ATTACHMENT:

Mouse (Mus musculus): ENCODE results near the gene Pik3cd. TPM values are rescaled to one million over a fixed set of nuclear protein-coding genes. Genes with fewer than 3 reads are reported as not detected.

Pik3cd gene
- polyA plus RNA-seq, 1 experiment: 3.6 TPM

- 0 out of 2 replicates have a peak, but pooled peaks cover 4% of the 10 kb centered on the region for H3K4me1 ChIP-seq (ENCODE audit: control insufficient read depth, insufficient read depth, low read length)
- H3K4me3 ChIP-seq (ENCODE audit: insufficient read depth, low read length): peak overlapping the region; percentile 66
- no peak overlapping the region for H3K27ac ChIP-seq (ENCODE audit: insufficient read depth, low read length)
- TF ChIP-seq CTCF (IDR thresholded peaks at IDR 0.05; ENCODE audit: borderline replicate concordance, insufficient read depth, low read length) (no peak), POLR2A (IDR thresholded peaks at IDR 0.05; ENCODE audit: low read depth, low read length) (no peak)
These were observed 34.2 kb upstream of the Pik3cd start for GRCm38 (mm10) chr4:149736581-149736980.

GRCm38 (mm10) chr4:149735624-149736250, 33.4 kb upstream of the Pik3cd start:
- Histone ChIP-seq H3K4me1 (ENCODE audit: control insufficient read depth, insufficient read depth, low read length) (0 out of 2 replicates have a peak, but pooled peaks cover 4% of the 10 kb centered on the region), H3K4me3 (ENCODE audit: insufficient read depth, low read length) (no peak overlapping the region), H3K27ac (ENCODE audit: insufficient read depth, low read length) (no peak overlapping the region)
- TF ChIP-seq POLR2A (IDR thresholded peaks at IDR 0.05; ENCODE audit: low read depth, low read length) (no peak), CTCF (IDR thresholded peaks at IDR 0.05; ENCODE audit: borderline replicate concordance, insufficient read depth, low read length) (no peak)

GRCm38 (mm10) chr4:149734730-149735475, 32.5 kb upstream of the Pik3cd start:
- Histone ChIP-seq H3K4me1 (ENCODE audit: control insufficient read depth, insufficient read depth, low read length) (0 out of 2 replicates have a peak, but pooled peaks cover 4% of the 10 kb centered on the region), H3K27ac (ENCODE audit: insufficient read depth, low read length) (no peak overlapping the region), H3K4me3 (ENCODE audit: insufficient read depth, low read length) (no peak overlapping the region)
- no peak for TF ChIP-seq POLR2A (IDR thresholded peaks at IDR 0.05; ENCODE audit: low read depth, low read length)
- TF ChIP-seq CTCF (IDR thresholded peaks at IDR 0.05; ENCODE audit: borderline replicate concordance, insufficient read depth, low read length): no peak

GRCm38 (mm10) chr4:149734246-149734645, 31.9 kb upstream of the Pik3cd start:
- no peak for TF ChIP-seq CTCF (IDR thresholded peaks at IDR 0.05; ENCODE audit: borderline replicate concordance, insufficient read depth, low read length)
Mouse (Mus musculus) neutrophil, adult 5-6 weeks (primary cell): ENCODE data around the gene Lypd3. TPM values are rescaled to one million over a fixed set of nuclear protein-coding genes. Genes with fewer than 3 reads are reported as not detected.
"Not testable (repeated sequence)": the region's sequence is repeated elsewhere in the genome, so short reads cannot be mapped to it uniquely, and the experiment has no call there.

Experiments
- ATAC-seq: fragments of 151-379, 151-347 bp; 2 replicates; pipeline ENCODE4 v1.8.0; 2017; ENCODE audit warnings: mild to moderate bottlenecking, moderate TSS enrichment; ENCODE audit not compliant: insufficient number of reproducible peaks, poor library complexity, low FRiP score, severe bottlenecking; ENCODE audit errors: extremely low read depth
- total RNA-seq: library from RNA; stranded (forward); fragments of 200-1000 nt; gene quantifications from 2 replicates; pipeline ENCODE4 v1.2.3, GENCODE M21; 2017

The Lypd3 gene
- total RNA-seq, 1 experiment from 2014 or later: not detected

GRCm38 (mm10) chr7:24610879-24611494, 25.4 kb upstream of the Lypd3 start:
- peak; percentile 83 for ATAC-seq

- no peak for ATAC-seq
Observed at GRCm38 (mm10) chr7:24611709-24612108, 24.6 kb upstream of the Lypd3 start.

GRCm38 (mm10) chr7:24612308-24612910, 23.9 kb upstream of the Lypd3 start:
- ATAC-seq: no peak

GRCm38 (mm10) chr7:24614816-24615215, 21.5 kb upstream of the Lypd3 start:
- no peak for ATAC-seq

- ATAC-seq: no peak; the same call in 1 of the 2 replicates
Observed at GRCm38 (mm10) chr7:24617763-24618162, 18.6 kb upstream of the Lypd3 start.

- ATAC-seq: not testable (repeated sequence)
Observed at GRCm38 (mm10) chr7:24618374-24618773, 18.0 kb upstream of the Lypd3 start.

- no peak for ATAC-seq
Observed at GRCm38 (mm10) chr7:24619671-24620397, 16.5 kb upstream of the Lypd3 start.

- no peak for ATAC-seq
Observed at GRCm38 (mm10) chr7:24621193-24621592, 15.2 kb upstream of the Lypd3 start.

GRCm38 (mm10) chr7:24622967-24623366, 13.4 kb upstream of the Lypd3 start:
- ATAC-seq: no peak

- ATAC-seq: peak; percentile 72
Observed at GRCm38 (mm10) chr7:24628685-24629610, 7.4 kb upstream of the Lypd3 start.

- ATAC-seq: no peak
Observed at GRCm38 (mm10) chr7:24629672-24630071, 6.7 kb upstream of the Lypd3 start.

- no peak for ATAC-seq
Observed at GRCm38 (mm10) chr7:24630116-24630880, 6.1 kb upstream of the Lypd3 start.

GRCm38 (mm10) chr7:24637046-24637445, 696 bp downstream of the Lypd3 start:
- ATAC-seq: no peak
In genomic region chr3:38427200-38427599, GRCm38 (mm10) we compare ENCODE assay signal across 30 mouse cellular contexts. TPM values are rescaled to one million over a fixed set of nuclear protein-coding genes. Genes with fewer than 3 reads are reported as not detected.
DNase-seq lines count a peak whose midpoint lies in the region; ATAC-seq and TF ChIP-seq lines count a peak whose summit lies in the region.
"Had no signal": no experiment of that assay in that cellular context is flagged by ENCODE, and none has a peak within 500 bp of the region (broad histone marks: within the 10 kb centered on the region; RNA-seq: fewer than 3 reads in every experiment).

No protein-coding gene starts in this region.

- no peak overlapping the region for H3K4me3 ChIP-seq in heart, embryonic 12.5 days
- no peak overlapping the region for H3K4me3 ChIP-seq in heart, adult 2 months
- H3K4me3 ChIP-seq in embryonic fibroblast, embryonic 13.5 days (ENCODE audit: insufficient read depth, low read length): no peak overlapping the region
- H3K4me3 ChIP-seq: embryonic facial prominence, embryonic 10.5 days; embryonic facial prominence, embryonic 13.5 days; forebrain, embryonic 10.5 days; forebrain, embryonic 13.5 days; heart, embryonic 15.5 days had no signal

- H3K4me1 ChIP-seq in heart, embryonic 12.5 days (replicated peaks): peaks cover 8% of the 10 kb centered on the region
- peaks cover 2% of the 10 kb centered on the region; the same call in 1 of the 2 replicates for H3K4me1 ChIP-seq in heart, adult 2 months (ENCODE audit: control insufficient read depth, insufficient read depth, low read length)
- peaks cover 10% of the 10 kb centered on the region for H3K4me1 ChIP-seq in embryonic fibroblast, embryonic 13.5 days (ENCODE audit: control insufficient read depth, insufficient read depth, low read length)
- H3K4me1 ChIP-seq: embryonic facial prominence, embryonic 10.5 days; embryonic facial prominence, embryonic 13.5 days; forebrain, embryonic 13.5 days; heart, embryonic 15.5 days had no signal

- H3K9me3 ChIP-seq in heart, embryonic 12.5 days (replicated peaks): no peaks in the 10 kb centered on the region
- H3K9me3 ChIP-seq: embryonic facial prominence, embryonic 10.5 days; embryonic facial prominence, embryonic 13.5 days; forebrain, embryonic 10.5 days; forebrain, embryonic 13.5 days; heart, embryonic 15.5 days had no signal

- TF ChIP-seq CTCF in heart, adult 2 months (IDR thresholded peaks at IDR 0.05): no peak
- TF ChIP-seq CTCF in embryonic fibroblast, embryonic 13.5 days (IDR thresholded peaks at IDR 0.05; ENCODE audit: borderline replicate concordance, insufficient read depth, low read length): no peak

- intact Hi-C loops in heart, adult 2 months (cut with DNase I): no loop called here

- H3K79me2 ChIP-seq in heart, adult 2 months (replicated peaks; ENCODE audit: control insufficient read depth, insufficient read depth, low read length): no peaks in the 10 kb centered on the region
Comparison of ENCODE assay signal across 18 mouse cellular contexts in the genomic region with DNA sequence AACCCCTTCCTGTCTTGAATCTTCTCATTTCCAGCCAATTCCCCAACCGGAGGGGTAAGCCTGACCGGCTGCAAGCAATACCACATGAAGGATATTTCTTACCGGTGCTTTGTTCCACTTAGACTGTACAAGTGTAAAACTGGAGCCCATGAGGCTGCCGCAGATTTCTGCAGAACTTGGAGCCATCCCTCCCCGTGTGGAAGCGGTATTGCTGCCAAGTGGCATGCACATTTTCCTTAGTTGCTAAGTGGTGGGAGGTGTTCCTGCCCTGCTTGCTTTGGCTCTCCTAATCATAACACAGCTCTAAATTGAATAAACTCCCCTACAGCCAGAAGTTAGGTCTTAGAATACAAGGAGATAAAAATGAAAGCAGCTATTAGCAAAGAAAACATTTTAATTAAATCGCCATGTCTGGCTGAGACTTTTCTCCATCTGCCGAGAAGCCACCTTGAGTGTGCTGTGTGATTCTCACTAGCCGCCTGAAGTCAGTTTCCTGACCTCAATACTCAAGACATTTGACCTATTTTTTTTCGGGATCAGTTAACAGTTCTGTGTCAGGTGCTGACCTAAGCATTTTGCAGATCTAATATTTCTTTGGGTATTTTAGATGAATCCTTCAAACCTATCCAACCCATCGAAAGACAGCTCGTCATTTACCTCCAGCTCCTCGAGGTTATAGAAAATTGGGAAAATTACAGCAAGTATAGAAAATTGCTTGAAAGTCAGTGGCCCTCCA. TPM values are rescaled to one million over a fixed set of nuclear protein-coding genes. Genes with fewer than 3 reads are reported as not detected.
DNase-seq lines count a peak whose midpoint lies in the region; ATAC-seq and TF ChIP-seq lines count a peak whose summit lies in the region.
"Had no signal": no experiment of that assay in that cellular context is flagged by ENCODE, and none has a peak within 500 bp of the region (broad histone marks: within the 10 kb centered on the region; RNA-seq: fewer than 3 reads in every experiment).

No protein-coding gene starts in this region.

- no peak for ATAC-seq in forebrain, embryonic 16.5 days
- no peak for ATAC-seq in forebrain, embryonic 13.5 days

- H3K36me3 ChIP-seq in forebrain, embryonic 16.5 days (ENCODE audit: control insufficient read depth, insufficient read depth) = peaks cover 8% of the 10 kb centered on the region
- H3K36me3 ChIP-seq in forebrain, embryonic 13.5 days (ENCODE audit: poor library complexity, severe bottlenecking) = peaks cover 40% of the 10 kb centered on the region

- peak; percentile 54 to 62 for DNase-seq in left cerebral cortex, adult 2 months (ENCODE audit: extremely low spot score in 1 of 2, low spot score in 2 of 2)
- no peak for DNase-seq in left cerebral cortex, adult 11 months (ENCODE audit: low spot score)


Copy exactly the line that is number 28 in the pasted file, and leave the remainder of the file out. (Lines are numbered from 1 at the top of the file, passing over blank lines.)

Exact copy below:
Observed at GRCm38 (mm10) chr7:24611709-24612108, 24.6 kb upstream of the Lypd3 start.